NEH Project Director’s Meeting: Lessons for Promoting your Project

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Today, the National Endowment for the Humanities’ Office of Digital Humanities hosted project directors from 34 different projects representing recent awards from the Institutes for Advanced Topics in the Digital Humanities, the Digital Humanities Start-Up Grants, and the new Digital Humanities Implementation Grants. Three minutes, three powerpoint slides, and one project: it was a whirlwind of cutting-edge digital humanities highlights from across the country. MITH represented its recently awarded projects: Active OCR, led by Travis Brown, ANGLES and the Digital Humanities Data Curation Institutes, led by Trevor Muñoz, and Topic Modeling for Humanities Research.

The meeting itself is a great example of the innovative leadership the Office of Digital Humanities is demonstrating in its grant programs: providing a public platform for project directors to talk about their projects and meet one another presents opportunities for collaboration and information exchange that likely wouldn’t take place otherwise.  I was delighted to be asked to present on publicizing your digital humanities project as part of a roundtable with Paula Wesley (NEH Office of Communications), Natalie Houston (University of Houston), and Sheila Brennan (CHNM @George Mason University). Here are a couple of quick lessons on how to promote your project:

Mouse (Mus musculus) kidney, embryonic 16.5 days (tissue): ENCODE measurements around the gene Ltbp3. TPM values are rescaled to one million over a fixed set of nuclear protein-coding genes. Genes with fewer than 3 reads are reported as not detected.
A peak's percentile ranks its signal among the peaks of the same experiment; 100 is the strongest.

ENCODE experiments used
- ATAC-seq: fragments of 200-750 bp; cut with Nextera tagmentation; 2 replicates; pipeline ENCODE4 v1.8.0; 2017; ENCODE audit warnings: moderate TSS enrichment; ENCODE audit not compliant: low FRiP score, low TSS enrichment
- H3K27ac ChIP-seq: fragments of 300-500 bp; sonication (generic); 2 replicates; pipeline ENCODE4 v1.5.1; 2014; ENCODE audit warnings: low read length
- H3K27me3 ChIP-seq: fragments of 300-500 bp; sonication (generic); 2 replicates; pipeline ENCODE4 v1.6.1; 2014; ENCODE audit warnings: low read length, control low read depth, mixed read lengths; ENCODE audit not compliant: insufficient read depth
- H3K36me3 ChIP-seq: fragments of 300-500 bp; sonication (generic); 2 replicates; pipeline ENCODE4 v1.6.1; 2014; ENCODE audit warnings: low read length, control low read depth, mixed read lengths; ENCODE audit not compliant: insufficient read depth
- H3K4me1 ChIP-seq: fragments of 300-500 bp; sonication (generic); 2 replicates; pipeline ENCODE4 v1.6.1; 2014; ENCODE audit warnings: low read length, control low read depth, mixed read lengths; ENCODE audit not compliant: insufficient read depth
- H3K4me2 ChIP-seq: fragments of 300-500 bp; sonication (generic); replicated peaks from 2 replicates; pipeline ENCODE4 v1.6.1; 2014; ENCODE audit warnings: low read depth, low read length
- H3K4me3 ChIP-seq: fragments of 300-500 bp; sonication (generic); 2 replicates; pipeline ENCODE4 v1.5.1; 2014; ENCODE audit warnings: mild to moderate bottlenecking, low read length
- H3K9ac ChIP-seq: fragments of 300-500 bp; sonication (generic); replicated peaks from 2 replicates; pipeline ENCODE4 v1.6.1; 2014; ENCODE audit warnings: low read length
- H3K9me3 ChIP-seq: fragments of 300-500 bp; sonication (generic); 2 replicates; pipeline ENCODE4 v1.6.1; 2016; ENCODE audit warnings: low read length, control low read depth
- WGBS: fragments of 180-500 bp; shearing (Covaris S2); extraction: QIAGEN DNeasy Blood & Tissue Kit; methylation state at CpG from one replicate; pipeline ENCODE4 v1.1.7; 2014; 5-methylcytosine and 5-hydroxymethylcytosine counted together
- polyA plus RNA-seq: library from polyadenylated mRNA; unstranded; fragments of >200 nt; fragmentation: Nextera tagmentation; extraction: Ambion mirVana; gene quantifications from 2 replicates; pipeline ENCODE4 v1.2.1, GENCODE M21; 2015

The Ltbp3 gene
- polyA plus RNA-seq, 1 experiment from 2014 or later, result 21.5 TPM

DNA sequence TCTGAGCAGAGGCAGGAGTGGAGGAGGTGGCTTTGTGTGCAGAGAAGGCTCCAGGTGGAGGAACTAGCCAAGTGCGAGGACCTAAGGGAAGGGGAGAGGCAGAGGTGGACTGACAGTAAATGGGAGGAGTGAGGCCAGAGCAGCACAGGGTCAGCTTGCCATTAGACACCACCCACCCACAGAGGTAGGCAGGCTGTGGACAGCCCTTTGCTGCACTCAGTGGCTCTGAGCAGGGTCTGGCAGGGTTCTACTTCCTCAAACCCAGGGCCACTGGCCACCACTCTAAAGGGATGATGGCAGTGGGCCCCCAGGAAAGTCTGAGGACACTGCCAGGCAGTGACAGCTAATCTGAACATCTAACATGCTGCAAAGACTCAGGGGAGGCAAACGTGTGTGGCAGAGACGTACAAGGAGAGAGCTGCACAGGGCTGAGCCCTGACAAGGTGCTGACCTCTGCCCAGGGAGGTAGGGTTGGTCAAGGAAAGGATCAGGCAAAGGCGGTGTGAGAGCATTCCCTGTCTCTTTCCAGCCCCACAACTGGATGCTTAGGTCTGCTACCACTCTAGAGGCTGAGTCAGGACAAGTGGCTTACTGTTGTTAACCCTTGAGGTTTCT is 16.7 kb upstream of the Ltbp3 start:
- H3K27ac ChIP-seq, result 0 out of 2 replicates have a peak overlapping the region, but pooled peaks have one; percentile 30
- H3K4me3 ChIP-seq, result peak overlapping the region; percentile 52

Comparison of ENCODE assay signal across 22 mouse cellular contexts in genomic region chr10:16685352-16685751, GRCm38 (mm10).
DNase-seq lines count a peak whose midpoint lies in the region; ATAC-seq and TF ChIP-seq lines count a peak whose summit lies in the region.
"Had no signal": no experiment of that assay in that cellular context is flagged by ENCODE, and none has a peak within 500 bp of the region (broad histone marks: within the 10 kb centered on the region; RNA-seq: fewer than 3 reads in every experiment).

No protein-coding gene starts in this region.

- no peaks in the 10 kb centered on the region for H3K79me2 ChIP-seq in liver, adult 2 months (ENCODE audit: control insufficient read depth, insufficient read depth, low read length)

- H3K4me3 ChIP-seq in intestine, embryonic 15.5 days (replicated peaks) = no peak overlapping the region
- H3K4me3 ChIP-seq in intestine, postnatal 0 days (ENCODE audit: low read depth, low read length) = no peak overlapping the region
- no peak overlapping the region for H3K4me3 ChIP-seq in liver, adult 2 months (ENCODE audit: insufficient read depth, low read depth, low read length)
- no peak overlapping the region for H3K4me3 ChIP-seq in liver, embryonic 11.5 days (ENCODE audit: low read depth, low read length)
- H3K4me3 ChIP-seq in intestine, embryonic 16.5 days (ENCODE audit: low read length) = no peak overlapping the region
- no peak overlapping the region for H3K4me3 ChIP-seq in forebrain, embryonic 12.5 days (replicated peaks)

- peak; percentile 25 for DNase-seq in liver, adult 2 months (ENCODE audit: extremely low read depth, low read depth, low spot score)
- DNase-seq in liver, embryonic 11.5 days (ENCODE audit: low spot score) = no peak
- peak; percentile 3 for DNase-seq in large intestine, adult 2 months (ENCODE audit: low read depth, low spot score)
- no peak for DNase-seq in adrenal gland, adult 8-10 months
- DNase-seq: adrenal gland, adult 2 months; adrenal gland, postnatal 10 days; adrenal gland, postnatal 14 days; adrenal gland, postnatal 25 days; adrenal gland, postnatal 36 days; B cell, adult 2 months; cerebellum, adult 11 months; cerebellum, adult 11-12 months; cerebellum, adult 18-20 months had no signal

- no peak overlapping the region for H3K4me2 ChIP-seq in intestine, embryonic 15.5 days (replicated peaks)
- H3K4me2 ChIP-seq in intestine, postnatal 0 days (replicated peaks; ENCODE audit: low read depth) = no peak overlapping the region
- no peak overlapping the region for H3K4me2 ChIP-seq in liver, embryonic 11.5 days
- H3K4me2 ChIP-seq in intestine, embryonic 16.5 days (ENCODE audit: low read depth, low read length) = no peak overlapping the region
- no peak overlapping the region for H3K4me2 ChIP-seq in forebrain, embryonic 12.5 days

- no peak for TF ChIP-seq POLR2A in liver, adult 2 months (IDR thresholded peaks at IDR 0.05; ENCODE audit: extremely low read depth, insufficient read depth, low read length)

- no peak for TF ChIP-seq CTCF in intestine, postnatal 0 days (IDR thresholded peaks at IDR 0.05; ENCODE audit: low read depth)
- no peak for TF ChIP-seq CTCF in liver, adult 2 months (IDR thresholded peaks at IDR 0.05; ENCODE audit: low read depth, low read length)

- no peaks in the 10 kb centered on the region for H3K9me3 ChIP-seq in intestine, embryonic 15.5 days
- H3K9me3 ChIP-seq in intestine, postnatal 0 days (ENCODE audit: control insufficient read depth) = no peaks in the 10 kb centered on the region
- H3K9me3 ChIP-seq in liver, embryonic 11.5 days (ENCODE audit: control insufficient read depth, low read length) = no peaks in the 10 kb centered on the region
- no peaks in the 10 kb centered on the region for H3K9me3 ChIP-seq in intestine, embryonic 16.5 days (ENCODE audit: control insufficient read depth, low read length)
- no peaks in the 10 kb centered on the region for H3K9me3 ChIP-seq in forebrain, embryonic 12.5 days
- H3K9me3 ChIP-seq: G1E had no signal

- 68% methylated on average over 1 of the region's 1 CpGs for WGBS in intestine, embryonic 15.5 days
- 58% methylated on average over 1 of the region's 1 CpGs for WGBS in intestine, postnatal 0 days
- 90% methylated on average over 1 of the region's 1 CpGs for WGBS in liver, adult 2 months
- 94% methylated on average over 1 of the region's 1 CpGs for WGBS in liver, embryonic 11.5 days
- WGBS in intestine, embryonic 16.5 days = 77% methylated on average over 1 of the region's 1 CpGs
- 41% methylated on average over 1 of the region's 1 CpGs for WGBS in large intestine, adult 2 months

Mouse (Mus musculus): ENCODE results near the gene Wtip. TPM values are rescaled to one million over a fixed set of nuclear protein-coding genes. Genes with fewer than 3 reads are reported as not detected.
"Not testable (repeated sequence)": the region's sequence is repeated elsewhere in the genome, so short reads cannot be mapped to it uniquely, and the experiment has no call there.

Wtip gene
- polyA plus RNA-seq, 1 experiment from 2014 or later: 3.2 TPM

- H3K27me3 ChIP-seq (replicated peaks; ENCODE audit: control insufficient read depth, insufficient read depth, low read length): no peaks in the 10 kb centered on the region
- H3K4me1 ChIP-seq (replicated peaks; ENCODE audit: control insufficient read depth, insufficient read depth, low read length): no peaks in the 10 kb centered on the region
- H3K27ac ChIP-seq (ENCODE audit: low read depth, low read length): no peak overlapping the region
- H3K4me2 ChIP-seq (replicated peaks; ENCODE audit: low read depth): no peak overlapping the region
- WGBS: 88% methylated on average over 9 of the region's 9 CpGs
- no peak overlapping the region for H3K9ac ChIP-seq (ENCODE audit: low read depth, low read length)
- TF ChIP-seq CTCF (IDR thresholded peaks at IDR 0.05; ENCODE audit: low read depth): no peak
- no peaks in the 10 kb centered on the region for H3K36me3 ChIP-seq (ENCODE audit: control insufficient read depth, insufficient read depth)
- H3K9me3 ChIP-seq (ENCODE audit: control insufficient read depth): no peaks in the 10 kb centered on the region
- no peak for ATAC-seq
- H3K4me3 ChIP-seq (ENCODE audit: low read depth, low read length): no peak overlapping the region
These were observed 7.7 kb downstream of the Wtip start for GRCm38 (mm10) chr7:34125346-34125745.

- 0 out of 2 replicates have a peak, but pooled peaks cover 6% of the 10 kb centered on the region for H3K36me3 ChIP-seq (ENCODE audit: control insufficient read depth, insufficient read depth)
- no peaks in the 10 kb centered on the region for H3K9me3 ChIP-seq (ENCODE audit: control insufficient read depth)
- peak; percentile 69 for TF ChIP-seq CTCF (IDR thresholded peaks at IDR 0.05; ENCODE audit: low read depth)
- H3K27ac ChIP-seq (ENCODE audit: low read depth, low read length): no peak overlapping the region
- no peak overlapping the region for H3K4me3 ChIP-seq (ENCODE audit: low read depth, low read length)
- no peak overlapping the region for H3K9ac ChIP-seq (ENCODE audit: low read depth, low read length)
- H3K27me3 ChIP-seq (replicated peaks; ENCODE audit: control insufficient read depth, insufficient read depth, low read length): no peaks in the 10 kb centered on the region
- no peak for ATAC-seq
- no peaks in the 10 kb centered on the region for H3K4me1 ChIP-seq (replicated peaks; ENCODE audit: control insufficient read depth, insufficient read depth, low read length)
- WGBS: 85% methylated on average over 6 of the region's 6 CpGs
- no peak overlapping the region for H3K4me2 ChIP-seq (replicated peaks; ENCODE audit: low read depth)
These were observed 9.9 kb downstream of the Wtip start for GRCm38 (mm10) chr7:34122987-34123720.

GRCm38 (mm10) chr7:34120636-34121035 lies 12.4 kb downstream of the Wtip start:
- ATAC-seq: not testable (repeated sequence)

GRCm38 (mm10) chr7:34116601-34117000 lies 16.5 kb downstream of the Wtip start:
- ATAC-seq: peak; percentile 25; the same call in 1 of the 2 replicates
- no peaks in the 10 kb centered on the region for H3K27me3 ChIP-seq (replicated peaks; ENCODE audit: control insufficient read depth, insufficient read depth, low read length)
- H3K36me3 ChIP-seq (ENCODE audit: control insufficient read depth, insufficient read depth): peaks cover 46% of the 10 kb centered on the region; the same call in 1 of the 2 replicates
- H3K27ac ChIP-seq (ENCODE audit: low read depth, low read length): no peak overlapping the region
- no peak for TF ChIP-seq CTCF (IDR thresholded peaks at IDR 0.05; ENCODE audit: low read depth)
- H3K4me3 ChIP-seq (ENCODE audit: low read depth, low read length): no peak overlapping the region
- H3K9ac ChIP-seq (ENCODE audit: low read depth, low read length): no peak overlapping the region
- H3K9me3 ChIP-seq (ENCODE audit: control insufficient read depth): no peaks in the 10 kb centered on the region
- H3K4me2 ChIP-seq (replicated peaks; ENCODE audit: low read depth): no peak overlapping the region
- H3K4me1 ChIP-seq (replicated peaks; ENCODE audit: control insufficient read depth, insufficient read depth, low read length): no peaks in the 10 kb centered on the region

1.) Pre-Planning is your best friend. The first task we undertake on a project when it gets started is to grab all the various team members (scholars, developers, design team, etc) to discuss the project goals and what message we want to send about a project. We distill this into a couple of verbal bullet-points that allow us to address our audience. Who is your audience? What language do they use? What types of medium are they most comfortable with? Each of these needs to be answered to extend your project to those communities. Once everyone is clear on the project, the message, and the audience, we then spin up our publicity machine.

  • Logo: select a logo that visually represents your projects interests and goals. nothing too elaborate and nothing that can’t be inverted into black-white or other colors.
  • Tweet handle or hashtag: digital humanities is a community that likes its social media. Establish a twitter handle (or preferably a hashtag) that will allow you to monitor, gather, and contribute to the online community. It should conform to your brand. For example, our topic modeling workshop uses #dhtopic as its tag….the field of study (DH) coupled with the tech method (topic modeling). Make it short and sweet since you’ll only have 144 characters everytime someone tweets.